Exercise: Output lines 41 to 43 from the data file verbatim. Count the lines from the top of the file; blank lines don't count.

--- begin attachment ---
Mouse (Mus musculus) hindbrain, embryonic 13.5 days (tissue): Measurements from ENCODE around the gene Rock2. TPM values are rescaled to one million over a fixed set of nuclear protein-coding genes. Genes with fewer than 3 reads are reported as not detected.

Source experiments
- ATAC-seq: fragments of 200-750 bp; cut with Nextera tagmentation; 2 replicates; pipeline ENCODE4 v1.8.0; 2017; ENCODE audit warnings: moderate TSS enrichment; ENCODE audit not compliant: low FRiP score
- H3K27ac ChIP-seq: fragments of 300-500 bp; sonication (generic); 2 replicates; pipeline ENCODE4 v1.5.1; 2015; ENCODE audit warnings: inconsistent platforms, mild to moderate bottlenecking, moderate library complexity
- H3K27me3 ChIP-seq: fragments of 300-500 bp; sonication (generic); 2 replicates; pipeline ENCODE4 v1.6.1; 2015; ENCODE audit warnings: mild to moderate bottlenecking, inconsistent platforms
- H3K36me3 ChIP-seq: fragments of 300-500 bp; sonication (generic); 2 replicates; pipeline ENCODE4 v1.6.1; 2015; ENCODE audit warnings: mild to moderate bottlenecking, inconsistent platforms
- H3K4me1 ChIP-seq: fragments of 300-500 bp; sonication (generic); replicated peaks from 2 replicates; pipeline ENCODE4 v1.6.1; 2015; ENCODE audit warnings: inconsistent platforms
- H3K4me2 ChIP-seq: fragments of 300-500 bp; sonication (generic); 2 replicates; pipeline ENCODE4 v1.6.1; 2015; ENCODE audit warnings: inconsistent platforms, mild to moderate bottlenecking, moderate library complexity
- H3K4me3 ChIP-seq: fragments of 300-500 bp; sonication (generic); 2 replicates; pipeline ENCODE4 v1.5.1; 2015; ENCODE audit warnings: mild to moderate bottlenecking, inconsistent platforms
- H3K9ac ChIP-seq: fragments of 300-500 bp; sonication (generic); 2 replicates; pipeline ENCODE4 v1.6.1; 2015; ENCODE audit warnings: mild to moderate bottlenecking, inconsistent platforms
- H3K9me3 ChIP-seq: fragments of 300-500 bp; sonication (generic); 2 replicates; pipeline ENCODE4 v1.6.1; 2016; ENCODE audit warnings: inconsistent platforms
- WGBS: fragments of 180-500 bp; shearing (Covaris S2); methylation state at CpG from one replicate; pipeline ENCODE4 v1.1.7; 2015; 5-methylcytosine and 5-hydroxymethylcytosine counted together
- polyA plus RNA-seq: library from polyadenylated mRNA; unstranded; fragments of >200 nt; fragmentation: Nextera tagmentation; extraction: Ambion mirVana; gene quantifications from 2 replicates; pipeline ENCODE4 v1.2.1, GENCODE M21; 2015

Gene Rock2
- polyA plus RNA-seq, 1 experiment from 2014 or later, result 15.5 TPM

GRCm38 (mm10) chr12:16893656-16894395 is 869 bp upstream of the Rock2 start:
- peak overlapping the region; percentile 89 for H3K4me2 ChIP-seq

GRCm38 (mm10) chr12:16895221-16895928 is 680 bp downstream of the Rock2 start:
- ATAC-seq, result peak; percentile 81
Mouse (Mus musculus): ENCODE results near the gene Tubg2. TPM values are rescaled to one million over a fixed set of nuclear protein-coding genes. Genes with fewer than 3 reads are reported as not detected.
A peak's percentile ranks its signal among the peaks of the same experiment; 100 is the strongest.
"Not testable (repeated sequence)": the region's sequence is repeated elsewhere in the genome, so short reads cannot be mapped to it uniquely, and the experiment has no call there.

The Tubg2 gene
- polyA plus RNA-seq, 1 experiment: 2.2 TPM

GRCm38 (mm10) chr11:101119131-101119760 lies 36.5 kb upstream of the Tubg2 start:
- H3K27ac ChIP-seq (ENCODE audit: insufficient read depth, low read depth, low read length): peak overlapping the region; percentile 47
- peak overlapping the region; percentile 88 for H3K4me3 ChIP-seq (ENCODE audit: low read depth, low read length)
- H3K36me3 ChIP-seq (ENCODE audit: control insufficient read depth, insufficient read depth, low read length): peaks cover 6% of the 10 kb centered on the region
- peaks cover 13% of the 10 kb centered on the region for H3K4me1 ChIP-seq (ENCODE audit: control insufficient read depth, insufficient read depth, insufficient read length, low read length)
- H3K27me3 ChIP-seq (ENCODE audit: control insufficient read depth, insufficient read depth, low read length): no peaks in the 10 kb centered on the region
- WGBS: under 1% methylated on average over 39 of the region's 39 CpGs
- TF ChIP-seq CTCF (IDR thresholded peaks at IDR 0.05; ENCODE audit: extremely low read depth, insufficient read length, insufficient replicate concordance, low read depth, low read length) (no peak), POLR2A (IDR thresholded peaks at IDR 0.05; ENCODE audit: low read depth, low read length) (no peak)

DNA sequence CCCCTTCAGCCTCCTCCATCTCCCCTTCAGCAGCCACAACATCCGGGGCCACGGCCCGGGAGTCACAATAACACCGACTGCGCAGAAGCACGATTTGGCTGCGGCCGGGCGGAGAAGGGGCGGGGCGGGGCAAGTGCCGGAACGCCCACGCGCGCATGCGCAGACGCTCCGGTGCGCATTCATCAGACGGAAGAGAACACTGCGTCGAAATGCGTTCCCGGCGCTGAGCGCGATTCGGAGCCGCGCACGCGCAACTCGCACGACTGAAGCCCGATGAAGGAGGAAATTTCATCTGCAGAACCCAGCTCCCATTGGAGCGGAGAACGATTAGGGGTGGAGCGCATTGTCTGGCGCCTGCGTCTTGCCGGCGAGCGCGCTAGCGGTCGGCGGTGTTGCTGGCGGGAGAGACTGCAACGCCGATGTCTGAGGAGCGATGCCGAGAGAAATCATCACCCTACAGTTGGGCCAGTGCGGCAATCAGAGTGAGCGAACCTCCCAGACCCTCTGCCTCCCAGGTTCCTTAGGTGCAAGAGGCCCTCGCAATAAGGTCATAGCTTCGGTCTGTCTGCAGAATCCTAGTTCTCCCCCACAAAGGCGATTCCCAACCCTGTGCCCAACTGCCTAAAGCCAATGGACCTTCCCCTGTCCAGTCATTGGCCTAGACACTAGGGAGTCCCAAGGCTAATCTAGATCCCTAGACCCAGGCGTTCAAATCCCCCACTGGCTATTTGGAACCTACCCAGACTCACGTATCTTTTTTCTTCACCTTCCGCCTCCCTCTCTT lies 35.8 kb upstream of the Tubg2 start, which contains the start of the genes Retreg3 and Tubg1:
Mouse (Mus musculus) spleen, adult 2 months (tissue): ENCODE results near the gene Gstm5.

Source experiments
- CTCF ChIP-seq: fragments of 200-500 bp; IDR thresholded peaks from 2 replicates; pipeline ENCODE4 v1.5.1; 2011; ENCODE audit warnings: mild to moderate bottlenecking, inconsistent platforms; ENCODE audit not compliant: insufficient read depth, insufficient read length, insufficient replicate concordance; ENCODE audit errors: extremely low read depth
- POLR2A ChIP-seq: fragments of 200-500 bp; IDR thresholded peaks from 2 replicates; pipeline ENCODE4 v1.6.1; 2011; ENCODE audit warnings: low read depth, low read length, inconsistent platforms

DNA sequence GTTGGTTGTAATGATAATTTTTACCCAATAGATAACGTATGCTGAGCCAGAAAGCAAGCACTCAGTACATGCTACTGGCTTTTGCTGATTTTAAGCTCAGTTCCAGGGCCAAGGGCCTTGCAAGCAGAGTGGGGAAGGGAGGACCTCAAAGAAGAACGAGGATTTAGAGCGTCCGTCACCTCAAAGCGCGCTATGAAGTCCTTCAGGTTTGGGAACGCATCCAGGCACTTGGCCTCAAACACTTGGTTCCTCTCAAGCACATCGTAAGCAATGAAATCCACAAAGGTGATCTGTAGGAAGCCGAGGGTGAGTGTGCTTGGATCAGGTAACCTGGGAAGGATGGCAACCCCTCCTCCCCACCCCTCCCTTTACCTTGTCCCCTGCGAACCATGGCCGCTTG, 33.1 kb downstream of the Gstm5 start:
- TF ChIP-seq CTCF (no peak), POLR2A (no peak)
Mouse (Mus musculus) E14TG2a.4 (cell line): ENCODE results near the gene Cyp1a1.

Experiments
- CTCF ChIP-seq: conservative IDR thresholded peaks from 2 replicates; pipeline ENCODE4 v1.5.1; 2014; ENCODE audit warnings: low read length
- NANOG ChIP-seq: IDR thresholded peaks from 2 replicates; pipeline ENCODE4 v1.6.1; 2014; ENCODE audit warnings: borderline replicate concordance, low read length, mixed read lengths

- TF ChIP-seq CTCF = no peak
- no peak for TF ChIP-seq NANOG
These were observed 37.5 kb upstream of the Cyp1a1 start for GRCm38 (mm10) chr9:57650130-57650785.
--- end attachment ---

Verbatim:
Experiments
- CTCF ChIP-seq: conservative IDR thresholded peaks from 2 replicates; pipeline ENCODE4 v1.5.1; 2014; ENCODE audit warnings: low read length
- NANOG ChIP-seq: IDR thresholded peaks from 2 replicates; pipeline ENCODE4 v1.6.1; 2014; ENCODE audit warnings: borderline replicate concordance, low read length, mixed read lengths